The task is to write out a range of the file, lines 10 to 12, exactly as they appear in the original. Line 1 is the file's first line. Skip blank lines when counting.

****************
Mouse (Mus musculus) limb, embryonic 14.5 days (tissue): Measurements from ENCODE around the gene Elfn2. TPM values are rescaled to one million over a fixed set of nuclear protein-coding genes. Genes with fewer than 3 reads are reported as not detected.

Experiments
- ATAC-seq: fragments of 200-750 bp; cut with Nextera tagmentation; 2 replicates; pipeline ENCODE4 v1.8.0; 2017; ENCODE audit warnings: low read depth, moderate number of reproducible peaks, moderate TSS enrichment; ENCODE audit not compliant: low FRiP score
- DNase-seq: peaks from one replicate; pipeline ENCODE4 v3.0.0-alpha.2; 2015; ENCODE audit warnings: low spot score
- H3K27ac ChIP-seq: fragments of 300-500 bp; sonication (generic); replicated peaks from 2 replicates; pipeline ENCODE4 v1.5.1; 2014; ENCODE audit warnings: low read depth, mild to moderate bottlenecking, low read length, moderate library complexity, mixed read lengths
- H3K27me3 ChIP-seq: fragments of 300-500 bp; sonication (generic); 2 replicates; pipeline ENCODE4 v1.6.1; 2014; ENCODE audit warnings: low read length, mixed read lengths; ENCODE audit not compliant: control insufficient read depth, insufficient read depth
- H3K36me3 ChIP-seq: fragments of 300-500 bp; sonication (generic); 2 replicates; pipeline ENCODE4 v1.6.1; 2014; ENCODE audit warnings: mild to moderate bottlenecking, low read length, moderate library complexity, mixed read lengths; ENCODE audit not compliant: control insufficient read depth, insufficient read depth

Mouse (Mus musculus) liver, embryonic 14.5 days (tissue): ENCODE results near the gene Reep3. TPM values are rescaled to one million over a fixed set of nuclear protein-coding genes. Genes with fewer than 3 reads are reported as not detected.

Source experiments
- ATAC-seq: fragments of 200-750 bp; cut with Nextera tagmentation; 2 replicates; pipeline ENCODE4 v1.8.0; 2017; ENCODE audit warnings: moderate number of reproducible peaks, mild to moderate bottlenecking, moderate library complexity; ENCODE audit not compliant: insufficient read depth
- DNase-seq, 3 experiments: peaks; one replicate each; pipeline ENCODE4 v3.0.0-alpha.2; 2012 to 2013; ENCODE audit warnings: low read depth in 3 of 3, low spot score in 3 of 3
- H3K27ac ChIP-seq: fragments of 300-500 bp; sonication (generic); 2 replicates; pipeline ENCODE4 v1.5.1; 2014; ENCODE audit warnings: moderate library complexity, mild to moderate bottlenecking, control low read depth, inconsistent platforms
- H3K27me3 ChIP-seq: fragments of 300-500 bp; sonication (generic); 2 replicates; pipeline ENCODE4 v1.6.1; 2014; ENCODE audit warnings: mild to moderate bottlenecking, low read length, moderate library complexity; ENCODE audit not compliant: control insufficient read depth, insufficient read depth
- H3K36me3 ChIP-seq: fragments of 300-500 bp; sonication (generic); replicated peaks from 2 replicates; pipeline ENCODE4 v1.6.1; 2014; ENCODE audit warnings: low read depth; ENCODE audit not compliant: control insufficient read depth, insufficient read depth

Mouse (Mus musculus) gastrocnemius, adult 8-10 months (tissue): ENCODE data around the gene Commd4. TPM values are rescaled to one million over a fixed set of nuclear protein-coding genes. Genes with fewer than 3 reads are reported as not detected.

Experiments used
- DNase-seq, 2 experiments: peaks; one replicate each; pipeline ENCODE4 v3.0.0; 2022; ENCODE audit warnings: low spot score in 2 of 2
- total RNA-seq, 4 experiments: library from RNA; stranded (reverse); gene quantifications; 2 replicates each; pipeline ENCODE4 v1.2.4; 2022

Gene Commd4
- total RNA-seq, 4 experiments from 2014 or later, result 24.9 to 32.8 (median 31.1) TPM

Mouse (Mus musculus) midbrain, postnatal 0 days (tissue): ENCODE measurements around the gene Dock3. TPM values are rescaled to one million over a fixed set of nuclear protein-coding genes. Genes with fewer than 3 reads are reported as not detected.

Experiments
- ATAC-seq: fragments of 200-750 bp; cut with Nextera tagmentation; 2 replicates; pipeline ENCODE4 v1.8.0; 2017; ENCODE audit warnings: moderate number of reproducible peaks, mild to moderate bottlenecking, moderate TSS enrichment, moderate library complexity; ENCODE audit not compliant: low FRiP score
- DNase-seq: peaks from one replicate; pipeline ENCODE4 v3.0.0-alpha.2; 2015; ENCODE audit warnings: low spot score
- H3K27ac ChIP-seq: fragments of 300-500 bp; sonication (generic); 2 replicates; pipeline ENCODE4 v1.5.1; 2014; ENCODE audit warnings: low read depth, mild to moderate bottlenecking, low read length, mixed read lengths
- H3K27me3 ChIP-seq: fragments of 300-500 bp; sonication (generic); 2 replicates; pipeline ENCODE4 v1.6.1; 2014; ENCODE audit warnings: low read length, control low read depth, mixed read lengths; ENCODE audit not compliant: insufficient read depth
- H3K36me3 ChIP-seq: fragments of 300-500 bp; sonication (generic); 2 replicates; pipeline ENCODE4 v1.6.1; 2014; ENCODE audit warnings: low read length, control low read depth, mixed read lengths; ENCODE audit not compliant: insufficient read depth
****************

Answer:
- ATAC-seq: fragments of 200-750 bp; cut with Nextera tagmentation; 2 replicates; pipeline ENCODE4 v1.8.0; 2017; ENCODE audit warnings: moderate number of reproducible peaks, mild to moderate bottlenecking, moderate library complexity; ENCODE audit not compliant: insufficient read depth
- DNase-seq, 3 experiments: peaks; one replicate each; pipeline ENCODE4 v3.0.0-alpha.2; 2012 to 2013; ENCODE audit warnings: low read depth in 3 of 3, low spot score in 3 of 3
- H3K27ac ChIP-seq: fragments of 300-500 bp; sonication (generic); 2 replicates; pipeline ENCODE4 v1.5.1; 2014; ENCODE audit warnings: moderate library complexity, mild to moderate bottlenecking, control low read depth, inconsistent platforms